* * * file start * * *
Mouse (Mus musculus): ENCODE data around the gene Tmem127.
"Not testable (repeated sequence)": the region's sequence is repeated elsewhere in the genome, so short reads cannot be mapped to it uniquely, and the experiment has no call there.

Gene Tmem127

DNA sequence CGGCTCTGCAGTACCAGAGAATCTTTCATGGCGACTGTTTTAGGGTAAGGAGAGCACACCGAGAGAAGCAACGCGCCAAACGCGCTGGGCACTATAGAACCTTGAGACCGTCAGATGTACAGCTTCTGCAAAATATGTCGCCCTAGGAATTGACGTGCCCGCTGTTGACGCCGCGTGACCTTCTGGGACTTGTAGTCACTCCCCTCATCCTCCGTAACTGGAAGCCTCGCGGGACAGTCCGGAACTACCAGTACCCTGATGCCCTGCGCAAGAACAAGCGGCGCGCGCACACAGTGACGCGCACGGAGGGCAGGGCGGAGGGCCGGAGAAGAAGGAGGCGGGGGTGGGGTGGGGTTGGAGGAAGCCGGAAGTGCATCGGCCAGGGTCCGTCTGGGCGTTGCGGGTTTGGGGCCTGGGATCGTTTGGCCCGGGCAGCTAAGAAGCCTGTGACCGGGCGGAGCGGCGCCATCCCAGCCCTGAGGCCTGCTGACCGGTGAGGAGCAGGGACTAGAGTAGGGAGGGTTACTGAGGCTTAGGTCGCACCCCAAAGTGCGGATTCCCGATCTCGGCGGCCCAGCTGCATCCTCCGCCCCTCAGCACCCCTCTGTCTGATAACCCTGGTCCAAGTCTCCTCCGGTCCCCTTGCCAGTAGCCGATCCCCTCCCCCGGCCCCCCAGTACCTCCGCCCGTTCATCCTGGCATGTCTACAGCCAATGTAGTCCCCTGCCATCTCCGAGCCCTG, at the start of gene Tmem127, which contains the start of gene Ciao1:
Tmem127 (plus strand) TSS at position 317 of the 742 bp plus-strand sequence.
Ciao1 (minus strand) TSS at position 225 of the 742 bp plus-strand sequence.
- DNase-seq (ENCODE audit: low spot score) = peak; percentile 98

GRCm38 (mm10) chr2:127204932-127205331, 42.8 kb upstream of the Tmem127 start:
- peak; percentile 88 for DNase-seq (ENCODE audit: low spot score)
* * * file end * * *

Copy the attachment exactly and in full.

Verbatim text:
Mouse (Mus musculus): ENCODE data around the gene Tmem127.
"Not testable (repeated sequence)": the region's sequence is repeated elsewhere in the genome, so short reads cannot be mapped to it uniquely, and the experiment has no call there.

Gene Tmem127

DNA sequence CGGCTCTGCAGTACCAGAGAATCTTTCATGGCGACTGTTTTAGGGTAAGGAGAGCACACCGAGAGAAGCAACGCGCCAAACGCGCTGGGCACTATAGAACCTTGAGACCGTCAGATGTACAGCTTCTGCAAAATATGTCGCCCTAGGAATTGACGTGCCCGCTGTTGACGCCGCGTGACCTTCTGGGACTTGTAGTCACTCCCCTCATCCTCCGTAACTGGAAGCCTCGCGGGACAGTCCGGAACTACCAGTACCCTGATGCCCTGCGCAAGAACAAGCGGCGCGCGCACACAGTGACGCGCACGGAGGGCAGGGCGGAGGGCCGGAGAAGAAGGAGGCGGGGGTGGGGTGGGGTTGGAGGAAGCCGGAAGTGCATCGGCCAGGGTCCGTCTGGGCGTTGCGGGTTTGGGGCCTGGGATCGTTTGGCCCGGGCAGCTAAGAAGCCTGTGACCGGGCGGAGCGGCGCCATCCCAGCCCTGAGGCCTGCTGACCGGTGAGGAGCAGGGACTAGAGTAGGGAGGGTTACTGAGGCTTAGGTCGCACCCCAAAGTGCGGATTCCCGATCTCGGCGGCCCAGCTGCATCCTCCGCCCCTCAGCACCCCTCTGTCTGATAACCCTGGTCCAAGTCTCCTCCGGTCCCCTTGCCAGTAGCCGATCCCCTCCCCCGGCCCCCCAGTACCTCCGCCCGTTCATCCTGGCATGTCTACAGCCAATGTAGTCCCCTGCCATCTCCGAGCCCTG, at the start of gene Tmem127, which contains the start of gene Ciao1:
Tmem127 (plus strand) TSS at position 317 of the 742 bp plus-strand sequence.
Ciao1 (minus strand) TSS at position 225 of the 742 bp plus-strand sequence.
- DNase-seq (ENCODE audit: low spot score) = peak; percentile 98

GRCm38 (mm10) chr2:127204932-127205331, 42.8 kb upstream of the Tmem127 start:
- peak; percentile 88 for DNase-seq (ENCODE audit: low spot score)